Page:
Complaints of delay in settling claims for hospital and medical benefits under the Page scheme have become numerous. It is admitted by the Hospital Benefits Association, the largest of the organizations concerned, that five or six weeks elapses between the lodging of an application for payment and the sending of a cheque.

The explanation offered is that this is due partly to a lack of detailed information in applications and partly to “the sheer volume of claims”. Some doctors and laymen may be less specific than is required in giving details of medical treatment. But it is not clear why hospital claims should not be promptly settled. Before outside organizations were brought into the scheme, the Government’s share of such claims was deducted from hospital accounts.

To attribute delays to the volume of claims is not a satisfactory answer. The enormous growth in the membership of benefit organizations which followed implementation of the Page scheme should have indicated what arrangements would be necessary.

The Health Department should make it plain that it looks for prompt handling of claims by organizations upon which it has bestowed its highly lucrative blessing.

Having regard to the large number of complaints that have been made in this respect, the Government should set on foot an immediate investigation to ascertain whether the Hospital Benefits Association in Victoria has an adequate staff to deal with its volume of membership. After all, members are obliged to pay subscriptions promptly; and they are entitled to receive payment of benefit promptly. Complaints of the kind that I have indicated also lead one. to inquire whether approved societies are non-profit making organizations. The Government has been delightfully vague in respect of this matter. Are these organizations accumulating large reserves by delaying payment of benefit and thereby denying justice of their members? If that is the case, it is time that the Government rectified that defect.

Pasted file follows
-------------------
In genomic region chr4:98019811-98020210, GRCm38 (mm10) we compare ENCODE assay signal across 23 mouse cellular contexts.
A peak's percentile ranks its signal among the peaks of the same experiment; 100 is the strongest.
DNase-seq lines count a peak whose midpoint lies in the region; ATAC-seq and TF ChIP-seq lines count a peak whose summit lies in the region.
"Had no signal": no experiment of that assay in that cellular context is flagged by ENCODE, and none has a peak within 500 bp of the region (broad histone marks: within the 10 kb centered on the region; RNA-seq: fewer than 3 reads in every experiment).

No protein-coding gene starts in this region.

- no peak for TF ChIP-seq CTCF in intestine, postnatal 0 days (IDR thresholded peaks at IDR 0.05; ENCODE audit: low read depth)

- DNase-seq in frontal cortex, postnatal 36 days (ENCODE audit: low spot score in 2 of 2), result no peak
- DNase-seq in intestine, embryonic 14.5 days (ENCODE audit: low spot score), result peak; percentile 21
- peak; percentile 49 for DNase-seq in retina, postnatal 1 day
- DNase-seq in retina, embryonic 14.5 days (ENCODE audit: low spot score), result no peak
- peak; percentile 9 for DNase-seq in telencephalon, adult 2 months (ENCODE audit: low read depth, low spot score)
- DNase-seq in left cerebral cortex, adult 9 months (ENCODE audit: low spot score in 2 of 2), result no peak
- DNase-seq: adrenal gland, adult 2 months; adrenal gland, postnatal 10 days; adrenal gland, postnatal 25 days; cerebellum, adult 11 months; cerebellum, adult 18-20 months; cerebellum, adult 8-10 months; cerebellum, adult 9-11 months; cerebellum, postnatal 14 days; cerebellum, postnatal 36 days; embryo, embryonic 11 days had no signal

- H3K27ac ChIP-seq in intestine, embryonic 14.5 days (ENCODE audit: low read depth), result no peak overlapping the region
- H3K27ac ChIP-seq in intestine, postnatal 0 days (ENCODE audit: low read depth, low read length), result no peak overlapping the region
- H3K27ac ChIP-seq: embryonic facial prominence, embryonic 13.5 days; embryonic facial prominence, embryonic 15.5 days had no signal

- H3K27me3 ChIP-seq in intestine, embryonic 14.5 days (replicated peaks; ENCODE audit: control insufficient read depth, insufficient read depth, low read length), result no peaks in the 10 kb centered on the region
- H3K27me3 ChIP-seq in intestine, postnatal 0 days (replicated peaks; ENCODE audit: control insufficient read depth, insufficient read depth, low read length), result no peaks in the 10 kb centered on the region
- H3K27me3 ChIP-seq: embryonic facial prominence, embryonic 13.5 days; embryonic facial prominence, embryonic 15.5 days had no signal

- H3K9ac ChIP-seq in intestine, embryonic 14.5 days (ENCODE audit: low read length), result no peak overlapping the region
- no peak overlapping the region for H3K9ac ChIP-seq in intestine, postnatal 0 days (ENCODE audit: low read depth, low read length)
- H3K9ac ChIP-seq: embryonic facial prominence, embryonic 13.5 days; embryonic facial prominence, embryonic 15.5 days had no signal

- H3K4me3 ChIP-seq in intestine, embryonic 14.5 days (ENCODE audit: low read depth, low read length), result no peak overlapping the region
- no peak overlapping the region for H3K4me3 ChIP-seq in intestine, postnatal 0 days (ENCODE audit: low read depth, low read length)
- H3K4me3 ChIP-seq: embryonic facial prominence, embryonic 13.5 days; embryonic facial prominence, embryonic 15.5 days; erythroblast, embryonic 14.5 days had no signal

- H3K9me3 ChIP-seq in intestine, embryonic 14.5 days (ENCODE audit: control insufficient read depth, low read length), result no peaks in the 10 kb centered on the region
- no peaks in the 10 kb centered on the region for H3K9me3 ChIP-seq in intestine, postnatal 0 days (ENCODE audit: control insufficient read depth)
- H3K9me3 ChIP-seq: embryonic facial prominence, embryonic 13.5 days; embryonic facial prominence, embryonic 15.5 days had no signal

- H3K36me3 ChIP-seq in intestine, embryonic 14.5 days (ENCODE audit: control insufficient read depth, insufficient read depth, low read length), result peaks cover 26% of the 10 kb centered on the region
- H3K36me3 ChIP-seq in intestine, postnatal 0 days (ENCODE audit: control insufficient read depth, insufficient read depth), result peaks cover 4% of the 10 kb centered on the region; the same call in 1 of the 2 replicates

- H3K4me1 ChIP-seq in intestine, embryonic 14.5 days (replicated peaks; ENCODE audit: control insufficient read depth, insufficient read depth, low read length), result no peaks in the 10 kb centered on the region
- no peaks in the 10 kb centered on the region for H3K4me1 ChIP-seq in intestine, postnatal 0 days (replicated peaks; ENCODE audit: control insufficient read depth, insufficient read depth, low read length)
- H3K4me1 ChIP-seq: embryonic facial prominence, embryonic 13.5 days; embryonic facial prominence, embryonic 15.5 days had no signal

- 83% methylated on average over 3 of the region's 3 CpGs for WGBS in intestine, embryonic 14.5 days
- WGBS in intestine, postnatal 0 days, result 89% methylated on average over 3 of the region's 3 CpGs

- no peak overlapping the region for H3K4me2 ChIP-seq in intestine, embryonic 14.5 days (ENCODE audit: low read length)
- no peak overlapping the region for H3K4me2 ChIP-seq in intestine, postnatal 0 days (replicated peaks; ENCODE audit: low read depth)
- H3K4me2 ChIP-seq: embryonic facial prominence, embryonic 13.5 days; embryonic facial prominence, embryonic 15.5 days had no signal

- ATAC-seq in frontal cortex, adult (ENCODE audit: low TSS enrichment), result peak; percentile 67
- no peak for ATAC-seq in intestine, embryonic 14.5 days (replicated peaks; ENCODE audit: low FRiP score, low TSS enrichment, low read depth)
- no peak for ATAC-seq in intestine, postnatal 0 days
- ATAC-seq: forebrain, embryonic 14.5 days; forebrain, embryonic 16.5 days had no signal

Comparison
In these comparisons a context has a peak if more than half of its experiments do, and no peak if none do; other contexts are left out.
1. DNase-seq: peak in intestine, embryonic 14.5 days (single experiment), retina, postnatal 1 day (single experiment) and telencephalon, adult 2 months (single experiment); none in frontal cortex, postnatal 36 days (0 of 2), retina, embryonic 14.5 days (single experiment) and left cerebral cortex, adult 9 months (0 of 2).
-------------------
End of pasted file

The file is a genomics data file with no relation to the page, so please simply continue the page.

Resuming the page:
One approved society has announced that it will not pay benefit in respect of an illness which was chronic at the time the member joined the society, or in respect of an illness which became chronic within two months of the date of admission to membership of the society. That society has ruled that if an illness becomes chronic it will not carry a member for benefit after it has paid two major claims. That fact completely refutes the claim made by the honorable member for Lawson that benefit is payable in respect of chronic complaints. Probably, that is the worst feature of the existing scheme because, after all, persons suffering from chronic illness constitute a surprisingly large proportion, of persons and require’ proportionately the greatest measure of assistance under the scheme. I know of six persons suffering from chronic illness who reside within 300 yards of my home. Furthermore, persons who undergo major operations, and who are in need of a greater measure of assistance, receive the least benefit proportionately under the scheme. Anomalies of this kind should be adjusted immediately. From a financial viewpoint, the attitude that is now adopted by approved societies is understandable, because chronic case3 are a drain upon their resources. Such persons are bad insurance risks as, invariably, they receive far more in benefit than they pay in total subscriptions to a society. In this respect, the principle underlying the present scheme is entirely unsatisfactory in that approved organizations must study their financial position before the health of their members. The societies are interested primarily in effecting sound insurance business. The Government should. recognize the dilemma in which these organizations are placed and should provide additional assistance in respect of such cases. If it fails to do so, the scheme as a whole will be merely a travesty of a national health scheme.